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[dev-uh-stey-shuh n] /ˌdɛv əˈsteɪ ʃən/
the act of devastating; destruction.
devastated state; desolation.
Origin of devastation
late Middle English
1425-75; late Middle English < Late Latin dēvastātiōn- (stem of dēvastātiō), equivalent to Latin dēvastāt(us) (see devastate) + -iōn- -ion Unabridged
Based on the Random House Dictionary, © Random House, Inc. 2017.
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Examples from the Web for devastation
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  • Or it may be “llwyv,” an elm tree, in reference to the devastation of the groves just mentioned.

    Y Gododin Aneurin
  • Again, as to the devastation of Hellenic territory or the burning of houses, what is to be the practice?

    The Republic Plato
  • And now as he went he saw to it that the devastation was completed along the line of march.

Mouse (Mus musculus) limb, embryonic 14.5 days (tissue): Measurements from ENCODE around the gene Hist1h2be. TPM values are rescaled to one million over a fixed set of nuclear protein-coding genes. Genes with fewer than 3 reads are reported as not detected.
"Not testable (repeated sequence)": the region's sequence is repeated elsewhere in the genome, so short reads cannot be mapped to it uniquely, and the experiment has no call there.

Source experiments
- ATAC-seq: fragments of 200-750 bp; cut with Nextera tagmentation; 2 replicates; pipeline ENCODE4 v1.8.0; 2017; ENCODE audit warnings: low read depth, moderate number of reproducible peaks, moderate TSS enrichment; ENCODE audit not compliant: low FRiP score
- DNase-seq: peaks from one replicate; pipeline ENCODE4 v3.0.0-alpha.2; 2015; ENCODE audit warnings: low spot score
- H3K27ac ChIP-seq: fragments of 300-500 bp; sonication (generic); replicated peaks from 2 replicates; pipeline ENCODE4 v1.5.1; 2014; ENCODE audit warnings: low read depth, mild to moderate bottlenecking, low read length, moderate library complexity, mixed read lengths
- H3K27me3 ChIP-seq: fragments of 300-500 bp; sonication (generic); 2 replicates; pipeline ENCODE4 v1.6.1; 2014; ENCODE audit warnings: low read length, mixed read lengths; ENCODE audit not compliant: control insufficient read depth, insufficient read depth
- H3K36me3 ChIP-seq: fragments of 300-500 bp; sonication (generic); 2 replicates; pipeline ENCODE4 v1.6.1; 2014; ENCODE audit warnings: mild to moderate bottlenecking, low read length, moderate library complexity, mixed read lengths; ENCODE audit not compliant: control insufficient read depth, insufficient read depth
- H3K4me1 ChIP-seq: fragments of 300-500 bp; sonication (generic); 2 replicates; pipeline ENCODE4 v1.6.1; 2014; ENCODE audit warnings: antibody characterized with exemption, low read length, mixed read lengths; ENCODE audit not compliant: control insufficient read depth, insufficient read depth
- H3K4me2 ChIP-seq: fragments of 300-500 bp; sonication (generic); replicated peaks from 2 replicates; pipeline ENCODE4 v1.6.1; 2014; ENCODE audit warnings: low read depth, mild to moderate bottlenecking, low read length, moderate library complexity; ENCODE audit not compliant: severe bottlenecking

The Snare Rafael Sabatini
  • Memory of the storm, the fire, of the devastation of her home.

    The Golden Woman Ridgwell Cullum
  • The devastation and suffering ashore was also very terrible.

    The Shellback's Progress Walter Runciman
Word Origin and History for devastation

mid-15c., from Middle French dévastation, from Late Latin devastationem (nominative devastatio), from past participle stem of Latin devastare "lay waste completely," from de- "completely" (see de-) + vastare "lay waste," from vastus "empty, desolate" (see waste (v.)).

Online Etymology Dictionary, © 2010 Douglas Harper
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